Diocletian’s Palace

Considered to be one of the most imposing Roman ruins, Diocletian’s palace is certainly the main attraction of the city of Split.

These ruins are some of the most valuable preserved buildings of the Roman era on the Adriatic coast.

Emperor Diocletian, who voluntarily gave up the throne of the Roman Empire, at the turn of the 4th century CE, built the palace and after his retirement settled here, on the beach, in the Illyrian province of Rome.

Today, the Illyrian province is part of Croatia.

The palace was a massive structure and contains not only the palace itself but also buildings, intended for housing military garrison. The whole complex occupied around 30/000 square meters. Today, these ruins lie in the heart of the city of Split.

The ancient fortress has become the old town of Split, with numerous shops, cafes, restaurants and apartments, located in the old buildings on narrow streets of the palace/fortress.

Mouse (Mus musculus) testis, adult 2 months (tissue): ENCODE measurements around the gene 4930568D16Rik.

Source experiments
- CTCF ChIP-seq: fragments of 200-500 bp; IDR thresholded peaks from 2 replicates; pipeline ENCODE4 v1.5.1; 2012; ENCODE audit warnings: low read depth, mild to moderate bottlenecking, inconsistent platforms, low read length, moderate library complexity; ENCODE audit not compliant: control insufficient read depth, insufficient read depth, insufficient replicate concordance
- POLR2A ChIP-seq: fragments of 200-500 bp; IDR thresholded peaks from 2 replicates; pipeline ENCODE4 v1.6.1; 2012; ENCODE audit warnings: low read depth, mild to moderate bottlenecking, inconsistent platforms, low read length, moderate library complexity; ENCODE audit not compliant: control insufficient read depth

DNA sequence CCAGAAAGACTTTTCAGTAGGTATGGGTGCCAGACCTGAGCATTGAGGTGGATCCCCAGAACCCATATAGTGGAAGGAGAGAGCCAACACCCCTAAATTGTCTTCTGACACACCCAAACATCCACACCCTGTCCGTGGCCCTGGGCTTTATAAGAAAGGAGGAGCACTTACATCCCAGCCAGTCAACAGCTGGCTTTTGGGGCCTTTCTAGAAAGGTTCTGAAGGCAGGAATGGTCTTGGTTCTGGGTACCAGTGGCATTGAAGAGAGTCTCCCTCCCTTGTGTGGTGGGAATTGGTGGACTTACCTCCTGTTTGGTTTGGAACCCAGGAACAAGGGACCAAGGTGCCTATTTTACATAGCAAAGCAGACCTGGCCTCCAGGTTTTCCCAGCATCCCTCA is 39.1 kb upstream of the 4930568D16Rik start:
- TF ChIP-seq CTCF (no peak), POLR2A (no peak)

Around 3000 people lives on the territory of Diocletian’s palace today.

Emperor Diocletian had a wish to enter his palace on a ship, without leaving the deck. Today, it is hard to imagine that the lower tier of Diocletian’s palace was once covered with water, and the ship of the Emperor was usually slowly passing between the columns and stopping among the vaulted rooms of the lower tier.

The windows in the lower rooms of the palace are located near the ceiling – in case the water would rise – and even during the day, the illumination here is weak, uneven. Over time, the sea receded, and a city emerged around the palace.

Not much is left in Split from the era of Diocletian – only the palace, the remains of walls and gates.